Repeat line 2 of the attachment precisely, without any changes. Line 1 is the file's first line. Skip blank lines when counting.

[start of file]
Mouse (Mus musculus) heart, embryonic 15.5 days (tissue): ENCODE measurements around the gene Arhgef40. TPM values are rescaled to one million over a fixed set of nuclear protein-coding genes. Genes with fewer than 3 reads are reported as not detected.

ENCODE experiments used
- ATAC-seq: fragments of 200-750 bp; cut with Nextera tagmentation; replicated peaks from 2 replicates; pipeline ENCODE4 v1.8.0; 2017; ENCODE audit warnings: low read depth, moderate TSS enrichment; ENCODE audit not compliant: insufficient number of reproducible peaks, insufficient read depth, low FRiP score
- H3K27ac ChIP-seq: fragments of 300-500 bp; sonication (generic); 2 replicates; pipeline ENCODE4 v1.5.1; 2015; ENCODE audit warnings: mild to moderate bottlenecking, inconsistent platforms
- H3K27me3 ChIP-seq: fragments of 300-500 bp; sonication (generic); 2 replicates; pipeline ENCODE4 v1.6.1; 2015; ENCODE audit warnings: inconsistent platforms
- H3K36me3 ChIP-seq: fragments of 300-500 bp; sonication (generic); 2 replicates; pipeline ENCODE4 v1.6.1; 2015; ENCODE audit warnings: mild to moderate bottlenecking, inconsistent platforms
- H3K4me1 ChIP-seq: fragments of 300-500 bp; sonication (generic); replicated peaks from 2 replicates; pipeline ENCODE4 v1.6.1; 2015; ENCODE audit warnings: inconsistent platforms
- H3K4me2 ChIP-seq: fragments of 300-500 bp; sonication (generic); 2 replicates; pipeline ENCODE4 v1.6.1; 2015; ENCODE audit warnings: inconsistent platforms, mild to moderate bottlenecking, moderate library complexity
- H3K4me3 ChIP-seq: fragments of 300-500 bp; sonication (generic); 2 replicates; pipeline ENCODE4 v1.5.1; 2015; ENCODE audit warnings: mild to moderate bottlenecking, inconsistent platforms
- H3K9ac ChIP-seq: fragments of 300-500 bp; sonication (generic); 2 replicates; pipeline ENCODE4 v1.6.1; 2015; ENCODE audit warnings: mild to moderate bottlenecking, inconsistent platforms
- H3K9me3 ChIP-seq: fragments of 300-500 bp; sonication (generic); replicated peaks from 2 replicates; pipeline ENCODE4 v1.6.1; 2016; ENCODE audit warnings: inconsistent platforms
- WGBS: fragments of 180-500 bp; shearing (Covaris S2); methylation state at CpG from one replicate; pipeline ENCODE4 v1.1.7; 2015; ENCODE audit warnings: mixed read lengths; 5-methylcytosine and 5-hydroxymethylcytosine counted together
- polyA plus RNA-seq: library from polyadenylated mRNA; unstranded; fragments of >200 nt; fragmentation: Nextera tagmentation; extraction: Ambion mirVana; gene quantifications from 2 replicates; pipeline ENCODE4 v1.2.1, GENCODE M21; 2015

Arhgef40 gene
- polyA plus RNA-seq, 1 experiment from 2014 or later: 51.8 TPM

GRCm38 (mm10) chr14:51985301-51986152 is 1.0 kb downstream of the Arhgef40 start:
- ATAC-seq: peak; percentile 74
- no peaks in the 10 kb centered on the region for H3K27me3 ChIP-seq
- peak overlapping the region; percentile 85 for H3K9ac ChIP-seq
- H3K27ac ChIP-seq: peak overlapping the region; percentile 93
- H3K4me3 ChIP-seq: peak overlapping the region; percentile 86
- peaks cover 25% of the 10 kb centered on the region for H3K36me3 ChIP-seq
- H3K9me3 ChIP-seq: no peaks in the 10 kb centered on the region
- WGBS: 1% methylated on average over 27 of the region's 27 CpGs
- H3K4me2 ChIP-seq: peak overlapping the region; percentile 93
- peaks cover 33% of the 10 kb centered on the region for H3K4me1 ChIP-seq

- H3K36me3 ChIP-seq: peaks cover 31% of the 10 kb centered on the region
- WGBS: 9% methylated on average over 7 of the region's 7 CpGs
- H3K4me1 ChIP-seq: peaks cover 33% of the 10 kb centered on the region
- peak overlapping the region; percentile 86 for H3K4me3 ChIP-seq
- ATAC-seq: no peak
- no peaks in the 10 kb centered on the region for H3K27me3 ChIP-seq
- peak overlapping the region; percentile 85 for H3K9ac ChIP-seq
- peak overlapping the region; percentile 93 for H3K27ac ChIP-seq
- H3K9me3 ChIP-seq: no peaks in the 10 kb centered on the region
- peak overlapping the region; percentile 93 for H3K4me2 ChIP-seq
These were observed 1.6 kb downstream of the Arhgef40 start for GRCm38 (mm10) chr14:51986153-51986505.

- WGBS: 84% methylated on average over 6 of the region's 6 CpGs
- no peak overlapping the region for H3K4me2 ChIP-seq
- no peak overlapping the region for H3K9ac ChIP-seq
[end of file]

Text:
ENCODE experiments used